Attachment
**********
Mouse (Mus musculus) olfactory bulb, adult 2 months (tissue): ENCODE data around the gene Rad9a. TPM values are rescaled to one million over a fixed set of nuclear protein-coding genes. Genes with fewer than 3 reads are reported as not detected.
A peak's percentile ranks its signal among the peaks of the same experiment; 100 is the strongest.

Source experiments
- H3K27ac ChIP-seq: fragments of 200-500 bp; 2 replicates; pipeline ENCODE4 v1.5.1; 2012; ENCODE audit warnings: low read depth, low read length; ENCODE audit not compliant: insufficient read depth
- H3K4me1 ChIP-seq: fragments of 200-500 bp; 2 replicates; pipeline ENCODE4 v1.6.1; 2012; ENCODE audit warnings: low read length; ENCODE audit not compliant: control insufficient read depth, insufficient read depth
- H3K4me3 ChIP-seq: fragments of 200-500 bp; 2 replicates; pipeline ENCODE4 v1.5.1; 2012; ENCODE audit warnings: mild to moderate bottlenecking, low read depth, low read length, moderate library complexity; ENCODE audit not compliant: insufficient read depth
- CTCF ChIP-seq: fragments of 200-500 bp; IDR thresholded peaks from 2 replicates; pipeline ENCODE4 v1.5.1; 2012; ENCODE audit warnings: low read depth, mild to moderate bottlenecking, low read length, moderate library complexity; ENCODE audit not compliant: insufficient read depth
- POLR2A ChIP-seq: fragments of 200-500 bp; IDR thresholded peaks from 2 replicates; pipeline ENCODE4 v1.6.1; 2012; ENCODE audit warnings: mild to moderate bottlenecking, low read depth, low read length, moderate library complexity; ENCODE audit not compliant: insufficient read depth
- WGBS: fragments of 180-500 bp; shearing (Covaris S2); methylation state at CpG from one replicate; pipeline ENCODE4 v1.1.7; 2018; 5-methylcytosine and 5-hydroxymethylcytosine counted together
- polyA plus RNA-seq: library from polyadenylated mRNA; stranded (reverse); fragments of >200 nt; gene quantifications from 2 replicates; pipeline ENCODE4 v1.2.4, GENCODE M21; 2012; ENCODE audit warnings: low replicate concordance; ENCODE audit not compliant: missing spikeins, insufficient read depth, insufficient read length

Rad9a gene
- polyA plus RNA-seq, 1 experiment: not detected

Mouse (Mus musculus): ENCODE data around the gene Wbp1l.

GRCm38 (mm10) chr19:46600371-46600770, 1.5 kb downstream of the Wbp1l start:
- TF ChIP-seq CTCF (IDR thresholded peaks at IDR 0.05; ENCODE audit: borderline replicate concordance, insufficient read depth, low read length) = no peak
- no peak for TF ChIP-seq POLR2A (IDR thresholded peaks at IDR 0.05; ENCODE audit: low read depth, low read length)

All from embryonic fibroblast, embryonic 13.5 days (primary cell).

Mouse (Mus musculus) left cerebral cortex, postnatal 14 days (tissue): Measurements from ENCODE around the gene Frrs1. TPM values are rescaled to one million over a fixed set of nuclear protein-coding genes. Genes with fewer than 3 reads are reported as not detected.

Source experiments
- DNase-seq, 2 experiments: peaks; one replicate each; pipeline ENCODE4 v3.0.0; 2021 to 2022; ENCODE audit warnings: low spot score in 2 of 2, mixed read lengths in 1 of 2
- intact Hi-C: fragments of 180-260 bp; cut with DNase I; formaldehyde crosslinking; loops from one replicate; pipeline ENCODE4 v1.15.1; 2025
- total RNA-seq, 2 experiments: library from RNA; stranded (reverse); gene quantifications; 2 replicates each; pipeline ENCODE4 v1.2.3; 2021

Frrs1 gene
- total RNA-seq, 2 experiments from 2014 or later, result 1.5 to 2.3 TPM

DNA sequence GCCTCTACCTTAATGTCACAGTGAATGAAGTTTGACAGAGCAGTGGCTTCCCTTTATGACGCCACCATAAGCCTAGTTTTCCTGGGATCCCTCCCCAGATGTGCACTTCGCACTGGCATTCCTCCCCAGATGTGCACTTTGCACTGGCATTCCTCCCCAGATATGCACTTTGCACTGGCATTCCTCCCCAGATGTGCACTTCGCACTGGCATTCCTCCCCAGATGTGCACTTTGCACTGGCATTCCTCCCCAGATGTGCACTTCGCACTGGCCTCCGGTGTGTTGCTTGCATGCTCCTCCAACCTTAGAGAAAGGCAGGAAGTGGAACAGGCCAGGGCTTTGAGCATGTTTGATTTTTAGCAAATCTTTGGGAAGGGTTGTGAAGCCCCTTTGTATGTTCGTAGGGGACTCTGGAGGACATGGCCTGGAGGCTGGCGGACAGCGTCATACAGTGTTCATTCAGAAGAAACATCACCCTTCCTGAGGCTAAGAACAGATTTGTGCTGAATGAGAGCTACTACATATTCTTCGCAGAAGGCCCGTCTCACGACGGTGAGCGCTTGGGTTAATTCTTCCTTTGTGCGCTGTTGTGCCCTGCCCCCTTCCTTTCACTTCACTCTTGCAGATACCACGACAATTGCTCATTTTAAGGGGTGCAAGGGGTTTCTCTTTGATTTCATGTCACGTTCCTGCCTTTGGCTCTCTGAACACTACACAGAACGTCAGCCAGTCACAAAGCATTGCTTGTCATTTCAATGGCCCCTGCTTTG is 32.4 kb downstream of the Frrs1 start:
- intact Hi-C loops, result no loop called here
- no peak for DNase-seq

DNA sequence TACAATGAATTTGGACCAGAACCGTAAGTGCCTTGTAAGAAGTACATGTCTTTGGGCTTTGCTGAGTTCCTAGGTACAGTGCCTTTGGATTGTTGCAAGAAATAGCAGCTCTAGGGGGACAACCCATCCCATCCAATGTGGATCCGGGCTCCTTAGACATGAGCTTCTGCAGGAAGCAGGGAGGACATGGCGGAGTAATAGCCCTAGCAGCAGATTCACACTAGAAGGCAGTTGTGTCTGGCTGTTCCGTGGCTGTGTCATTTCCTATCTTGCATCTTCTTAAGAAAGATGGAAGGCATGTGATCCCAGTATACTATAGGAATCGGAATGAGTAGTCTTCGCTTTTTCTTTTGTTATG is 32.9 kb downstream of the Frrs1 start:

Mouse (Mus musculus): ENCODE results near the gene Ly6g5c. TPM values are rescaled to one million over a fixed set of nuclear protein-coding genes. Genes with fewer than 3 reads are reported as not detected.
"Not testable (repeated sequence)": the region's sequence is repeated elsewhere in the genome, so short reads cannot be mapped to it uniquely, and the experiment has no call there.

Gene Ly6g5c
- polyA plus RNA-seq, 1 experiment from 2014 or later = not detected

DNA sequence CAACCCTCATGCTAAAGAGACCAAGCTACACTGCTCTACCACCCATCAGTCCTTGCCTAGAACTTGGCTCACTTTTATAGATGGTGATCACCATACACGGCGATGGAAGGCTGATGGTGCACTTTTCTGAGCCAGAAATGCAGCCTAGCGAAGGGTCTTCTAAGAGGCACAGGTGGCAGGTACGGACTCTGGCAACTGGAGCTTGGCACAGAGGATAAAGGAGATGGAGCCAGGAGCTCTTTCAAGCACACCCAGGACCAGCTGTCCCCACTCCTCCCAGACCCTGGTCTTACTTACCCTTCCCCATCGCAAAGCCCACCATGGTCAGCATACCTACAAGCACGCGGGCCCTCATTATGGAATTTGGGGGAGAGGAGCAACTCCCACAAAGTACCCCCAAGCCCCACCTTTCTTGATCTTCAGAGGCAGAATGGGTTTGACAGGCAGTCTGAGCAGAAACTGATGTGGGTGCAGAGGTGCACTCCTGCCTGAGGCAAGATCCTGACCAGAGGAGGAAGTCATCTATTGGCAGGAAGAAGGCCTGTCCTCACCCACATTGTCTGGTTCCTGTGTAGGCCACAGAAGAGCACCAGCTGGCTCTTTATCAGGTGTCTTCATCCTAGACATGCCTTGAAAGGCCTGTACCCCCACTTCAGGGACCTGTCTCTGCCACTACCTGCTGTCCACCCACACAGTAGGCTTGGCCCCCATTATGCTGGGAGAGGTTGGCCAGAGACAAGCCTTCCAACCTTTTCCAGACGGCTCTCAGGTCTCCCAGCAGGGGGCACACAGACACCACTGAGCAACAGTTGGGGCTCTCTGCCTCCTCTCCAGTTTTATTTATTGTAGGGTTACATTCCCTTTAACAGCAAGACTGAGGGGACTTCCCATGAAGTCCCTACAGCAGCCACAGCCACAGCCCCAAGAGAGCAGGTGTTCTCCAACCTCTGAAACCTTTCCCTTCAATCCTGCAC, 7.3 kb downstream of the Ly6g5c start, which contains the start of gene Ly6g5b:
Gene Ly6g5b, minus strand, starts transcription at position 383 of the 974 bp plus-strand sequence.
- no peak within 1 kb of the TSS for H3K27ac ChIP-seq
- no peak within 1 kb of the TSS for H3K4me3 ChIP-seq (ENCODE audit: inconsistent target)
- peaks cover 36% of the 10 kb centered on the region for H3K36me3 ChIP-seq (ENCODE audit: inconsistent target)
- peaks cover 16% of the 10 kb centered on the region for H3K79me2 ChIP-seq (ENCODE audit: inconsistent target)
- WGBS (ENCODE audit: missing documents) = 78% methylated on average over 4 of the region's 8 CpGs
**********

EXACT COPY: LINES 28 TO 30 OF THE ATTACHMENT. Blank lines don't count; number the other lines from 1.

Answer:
DNA sequence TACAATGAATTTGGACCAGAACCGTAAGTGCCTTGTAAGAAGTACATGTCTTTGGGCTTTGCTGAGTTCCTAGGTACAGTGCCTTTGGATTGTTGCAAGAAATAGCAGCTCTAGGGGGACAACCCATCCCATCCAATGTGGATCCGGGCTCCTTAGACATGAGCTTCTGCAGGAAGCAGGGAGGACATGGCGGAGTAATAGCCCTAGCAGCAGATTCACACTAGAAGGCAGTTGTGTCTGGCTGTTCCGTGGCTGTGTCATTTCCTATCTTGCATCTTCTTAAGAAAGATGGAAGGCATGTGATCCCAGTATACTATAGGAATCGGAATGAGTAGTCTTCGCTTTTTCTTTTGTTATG is 32.9 kb downstream of the Frrs1 start:

Mouse (Mus musculus): ENCODE results near the gene Ly6g5c. TPM values are rescaled to one million over a fixed set of nuclear protein-coding genes. Genes with fewer than 3 reads are reported as not detected.
"Not testable (repeated sequence)": the region's sequence is repeated elsewhere in the genome, so short reads cannot be mapped to it uniquely, and the experiment has no call there.